Finally, Lucas Doerre, an emerging designer from Germany, will deconstruct Singularity his 3D illustration for the Shutterstock’s Designer Passport series. Hear about his inspiration, Photoshop CC techniques, and get a signed poster of his unique project.
Attend some sessions
We’ve asked Terry White and Brian Wood to come along to teach people about Creative Cloud, how to create websites without writing code, and how to turn Photoshop CC mockups into responsive web design. Get re-inspired, and pick up some new ideas:
Wednesday 7:30–8:30am Responsive website design made easy. With Brian Wood. Improve communication with your developer and take advantage of the latest web trends. Learn how to turn Photoshop mockups into responsive layouts using simple tips and techniques for Adobe Photoshop CC and Adobe Edge CC Tools and Services.
Wednesday 12:45–1:45pm Adobe Creative Cloud Time-saving Tips. With Terry White. Save hours of design time with tips for Adobe Photoshop CC, Illustrator CC, and InDesign CC.
Two more things…
Future Media Concepts (FMC) will be leading Adobe HOW2 Trainings throughout HOW Design Live. Check the schedule.
Pixels of Fury. It wouldn’t be a design conference without Shutterstock’s real-time on-the-fly design showdown (with Creative Cloud applications). Be there on Wednesday after sessions end.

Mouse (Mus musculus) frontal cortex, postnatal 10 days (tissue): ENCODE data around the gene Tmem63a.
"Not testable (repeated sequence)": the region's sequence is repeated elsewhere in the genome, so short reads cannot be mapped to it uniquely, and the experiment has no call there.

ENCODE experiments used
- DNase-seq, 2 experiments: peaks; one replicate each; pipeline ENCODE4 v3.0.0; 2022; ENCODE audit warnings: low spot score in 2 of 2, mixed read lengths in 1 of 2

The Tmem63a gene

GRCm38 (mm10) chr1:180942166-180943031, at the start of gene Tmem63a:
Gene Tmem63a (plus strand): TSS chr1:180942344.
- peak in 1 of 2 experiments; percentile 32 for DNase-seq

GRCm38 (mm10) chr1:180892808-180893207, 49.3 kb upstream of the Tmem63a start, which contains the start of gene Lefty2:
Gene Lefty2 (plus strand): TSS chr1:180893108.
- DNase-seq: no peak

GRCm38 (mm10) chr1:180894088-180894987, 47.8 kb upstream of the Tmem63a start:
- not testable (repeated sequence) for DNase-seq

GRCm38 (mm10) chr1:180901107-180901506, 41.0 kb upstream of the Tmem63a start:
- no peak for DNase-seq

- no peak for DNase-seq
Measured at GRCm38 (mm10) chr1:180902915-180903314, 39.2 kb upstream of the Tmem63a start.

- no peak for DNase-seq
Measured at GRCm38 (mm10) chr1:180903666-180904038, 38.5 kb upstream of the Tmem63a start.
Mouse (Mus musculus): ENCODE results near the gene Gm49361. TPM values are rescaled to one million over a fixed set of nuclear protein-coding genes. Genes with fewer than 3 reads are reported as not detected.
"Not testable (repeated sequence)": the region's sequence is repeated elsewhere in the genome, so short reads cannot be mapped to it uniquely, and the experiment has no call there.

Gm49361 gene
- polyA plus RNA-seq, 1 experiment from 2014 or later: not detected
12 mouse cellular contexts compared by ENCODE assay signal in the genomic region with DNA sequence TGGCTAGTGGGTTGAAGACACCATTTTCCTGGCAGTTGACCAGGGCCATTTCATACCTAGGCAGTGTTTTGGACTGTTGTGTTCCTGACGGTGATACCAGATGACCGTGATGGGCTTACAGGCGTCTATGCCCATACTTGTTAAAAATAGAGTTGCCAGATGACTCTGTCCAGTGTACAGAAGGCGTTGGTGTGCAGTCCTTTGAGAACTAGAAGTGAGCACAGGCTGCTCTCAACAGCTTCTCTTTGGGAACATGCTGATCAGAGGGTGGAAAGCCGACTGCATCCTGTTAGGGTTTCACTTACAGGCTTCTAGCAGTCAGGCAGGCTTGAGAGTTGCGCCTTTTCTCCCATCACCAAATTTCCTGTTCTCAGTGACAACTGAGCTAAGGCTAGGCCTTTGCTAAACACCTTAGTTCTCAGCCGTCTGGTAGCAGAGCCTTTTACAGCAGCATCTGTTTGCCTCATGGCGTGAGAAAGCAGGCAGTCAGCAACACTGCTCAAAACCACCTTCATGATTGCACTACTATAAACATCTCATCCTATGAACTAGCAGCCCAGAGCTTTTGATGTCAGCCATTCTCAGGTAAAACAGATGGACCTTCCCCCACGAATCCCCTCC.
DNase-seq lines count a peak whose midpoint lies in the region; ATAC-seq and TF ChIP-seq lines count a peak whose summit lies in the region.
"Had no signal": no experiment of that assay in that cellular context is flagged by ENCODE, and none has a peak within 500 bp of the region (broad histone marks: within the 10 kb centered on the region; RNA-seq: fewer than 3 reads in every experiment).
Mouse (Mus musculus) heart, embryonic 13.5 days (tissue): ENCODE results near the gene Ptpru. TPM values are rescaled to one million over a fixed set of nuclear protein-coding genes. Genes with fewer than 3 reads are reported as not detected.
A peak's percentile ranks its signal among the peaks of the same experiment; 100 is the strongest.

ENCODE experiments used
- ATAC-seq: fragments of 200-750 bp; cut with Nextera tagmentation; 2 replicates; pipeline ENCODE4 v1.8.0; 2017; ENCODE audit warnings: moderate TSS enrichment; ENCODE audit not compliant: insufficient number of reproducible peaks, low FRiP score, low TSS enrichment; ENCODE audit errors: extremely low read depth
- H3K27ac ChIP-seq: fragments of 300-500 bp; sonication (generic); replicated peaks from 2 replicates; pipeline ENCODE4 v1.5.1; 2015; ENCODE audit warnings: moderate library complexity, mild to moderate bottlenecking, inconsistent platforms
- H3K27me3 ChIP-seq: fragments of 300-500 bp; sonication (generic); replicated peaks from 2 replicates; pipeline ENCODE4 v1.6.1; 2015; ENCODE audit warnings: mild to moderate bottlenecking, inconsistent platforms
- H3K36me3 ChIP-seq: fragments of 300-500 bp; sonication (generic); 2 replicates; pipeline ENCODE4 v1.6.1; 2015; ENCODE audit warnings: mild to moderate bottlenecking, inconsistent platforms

We’ve got a lot going on. So register. Come be a part of the conference for creative professionals: Five days of design; one extraordinary experience. #AdobeHOW
HOW Design Live 2014: Five days of design; one extraordinary experience. Beginning with Malcolm Gladwell. Ending with Stefan Sagmeister. Adobe all the days in between.
Malcolm Gladwell kicks things off
In a conversation with DeeDee Gordon, Malcolm Gladwell will kick-off HOW Design Live and set the tone for the conference. Drawing on history, politics and business, both past and present, his recent book David and Goliath: Underdogs, Misfits, and the Art of Battling Giants uncovers the forces that shape success. Its message—use what you’ve got—could be considered a rallying cry for designers to focus their energy, insight, and creativity in the face of bad briefs, difficult clients and creative blocks. Malcolm Gladwell takes the stage Monday May 12 at 4:15PM.
Stefan Sagmeister wraps it up
Designer Stefan Sagmeister is devoting his closing keynote to topic of Design and Happiness. Sagmeister, founded his New York studio in 1993; when not designing, or teaching at New York’s School of Visual Arts, Sagmeister devotes time to understanding what makes his work successful and worthwhile. His work sparks curiosity, affects change and alters opinions and his insight into what it takes to be fulfilled, satisfied and, yes, “happy,” and to do work that’s meaningful and impactful provides a prompt to take breaks when necessary, generate ideas when there are no deadlines, and gather inspiration from every source. Don’t miss his talk Friday May 16 at 11:00AM.